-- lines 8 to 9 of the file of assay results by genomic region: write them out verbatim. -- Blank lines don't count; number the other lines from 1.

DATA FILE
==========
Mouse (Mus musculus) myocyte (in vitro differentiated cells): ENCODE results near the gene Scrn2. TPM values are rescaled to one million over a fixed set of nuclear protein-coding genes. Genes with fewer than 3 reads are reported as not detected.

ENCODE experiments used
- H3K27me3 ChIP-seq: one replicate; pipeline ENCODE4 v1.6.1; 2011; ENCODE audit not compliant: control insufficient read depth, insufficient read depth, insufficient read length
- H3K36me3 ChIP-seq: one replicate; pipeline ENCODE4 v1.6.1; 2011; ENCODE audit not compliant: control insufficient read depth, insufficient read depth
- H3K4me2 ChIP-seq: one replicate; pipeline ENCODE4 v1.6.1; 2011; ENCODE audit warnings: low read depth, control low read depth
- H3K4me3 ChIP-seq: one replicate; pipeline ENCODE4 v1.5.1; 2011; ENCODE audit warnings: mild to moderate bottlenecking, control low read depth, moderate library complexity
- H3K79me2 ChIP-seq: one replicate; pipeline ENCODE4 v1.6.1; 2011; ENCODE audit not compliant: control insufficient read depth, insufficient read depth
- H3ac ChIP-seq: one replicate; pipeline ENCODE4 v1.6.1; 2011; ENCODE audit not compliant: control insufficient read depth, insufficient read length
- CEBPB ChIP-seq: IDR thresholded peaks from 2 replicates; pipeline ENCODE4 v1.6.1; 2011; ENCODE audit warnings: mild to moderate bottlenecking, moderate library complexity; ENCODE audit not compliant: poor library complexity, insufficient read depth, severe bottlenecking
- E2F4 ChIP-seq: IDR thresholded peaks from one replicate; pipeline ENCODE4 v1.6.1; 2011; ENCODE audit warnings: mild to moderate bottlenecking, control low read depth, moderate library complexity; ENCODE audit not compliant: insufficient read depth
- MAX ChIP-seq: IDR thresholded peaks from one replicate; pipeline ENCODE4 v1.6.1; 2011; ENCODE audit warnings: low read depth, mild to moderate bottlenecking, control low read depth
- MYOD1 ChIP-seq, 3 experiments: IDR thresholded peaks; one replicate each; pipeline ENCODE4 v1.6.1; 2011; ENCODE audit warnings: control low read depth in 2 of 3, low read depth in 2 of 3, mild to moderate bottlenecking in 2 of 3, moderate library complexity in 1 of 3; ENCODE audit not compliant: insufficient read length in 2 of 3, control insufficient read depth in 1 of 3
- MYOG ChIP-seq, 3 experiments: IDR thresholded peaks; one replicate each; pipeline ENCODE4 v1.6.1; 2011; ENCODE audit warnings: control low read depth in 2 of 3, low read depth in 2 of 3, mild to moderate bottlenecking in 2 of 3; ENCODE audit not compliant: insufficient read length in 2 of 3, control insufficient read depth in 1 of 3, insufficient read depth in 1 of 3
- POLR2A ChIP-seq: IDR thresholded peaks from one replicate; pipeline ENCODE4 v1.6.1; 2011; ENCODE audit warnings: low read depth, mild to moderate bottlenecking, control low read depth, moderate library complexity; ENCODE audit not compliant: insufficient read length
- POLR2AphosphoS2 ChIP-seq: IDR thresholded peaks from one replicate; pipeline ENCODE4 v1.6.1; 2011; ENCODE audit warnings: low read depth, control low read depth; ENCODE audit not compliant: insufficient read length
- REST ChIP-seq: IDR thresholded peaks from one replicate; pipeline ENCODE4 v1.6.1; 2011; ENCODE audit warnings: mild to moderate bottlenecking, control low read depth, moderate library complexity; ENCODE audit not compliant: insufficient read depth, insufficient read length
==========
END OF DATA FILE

- H3ac ChIP-seq: one replicate; pipeline ENCODE4 v1.6.1; 2011; ENCODE audit not compliant: control insufficient read depth, insufficient read length
- CEBPB ChIP-seq: IDR thresholded peaks from 2 replicates; pipeline ENCODE4 v1.6.1; 2011; ENCODE audit warnings: mild to moderate bottlenecking, moderate library complexity; ENCODE audit not compliant: poor library complexity, insufficient read depth, severe bottlenecking